Washington Considers Opening Liaison Office in North Korea

Washington is considering opening a liaison office in North Korea, in what would be another potential step toward normalizing relations while the two sides negotiate to curtail Pyongyang’s nuclear and missile forces, Wall Street Journal reported.

The proposal comes as President Donald Trump prepares to meet later this month in Hanoi, Vietnam, with North Korean leader Kim Jong-un. The plan would allow North Korea to also open an office in the U.S., the official said, but it wasn’t immediately clear how strongly North Korea supported the idea.

Trump has repeatedly boasted of the warm relationship he has established with Kim. But there has been little progress since the two leaders met in Singapore in June and pledged to improve ties and “work toward” denuclearizing the Korean Peninsula, the Journal notes.

While North Korea has suspended nuclear tests and missiles launches since 2017, the two sides still appear to be far apart on the pace of denuclearization and what concessions the Trump administration might give in return.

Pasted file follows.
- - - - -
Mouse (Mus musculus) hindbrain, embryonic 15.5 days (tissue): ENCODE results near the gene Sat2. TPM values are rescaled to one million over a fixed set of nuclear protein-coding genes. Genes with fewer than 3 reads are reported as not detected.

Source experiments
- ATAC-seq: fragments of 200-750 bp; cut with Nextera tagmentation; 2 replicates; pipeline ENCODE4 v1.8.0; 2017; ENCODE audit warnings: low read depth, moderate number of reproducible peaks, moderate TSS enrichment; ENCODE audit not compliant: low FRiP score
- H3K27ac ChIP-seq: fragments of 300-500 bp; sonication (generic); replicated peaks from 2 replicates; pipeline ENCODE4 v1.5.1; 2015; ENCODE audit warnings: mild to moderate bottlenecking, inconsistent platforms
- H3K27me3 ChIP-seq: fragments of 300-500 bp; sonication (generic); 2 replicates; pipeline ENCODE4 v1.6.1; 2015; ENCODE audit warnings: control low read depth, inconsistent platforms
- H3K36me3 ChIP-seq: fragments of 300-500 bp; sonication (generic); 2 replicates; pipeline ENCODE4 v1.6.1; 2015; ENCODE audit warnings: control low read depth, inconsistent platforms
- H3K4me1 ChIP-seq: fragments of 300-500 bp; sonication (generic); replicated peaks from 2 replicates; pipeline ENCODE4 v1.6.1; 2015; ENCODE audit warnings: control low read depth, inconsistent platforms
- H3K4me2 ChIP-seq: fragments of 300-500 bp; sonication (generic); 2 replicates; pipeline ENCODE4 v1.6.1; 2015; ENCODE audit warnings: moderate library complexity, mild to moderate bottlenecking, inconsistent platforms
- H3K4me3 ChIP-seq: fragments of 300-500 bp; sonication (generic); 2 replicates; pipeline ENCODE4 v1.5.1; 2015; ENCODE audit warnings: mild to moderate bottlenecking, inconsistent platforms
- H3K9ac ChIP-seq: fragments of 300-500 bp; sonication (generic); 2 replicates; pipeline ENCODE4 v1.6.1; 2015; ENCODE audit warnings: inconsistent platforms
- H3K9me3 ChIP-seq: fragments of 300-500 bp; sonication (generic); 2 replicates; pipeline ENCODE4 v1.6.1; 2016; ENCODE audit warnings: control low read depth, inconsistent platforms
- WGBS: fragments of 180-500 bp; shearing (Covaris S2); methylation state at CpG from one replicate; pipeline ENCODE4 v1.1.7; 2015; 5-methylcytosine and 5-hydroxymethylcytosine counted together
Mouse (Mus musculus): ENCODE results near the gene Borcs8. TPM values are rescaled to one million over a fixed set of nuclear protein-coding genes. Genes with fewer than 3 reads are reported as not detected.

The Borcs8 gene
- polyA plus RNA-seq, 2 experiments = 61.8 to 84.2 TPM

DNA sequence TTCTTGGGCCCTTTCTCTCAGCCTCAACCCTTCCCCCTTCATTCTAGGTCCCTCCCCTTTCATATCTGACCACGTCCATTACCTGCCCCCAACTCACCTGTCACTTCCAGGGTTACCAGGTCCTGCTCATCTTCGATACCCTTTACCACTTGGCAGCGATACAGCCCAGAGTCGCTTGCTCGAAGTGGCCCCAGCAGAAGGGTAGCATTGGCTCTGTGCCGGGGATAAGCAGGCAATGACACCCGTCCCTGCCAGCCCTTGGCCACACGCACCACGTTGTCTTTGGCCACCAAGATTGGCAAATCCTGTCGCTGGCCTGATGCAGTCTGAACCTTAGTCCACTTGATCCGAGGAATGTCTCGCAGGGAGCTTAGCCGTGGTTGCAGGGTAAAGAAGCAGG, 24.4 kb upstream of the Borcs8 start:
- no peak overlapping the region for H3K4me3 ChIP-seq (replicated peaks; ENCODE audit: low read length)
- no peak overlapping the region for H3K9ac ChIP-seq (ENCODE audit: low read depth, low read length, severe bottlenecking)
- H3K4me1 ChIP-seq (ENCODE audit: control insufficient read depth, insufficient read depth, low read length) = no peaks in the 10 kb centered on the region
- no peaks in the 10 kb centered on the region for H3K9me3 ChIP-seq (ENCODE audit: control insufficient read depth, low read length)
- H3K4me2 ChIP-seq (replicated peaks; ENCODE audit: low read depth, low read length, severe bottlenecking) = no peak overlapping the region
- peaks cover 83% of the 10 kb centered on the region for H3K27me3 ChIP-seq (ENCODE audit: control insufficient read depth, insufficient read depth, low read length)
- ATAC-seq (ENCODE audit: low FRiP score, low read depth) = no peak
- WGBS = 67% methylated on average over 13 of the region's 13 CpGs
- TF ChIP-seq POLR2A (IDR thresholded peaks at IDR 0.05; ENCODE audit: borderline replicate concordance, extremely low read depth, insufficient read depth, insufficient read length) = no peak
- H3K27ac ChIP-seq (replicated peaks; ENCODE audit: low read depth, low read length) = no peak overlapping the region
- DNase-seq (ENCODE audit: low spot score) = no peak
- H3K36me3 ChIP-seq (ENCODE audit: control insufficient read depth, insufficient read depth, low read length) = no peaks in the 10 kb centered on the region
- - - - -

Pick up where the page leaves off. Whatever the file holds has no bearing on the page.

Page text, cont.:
The priority for North Korea is persuading the U.S. to ease economic sanctions, which have damaged the North Korean economy. For some former officials, the opening of liaison offices might be a way to improve ties without reducing the economic pressure the Trump administration wants to maintain on North Korea until it gives up its nuclear and missile arsenals.

“Partly, it is a symbolic gesture to demonstrate our relations have improved,” said Gary Samore, who served as senior National Security Agency official on weapons of mass destruction during the Obama administration. “As a practical matter, it is a good idea because if we sent in inspectors they would need a base of operations.”

Stephen Biegun, the U.S. special envoy for North Korea, said in a speech last month that the formal lifting of sanctions wouldn’t come until North Korea rids itself of nuclear weapons.

At the same time, Biegun indicated the U.S. could take steps as North Korea begins to dismantle its nuclear and missile arsenals, though he didn’t spell out what they might be.

The Trump administration official said that the liaison office idea, which appears to be just one element of a package of negotiating proposals, might be discussed further when Biegun meets in Hanoi with his North Korean counterpart prior to the summit.

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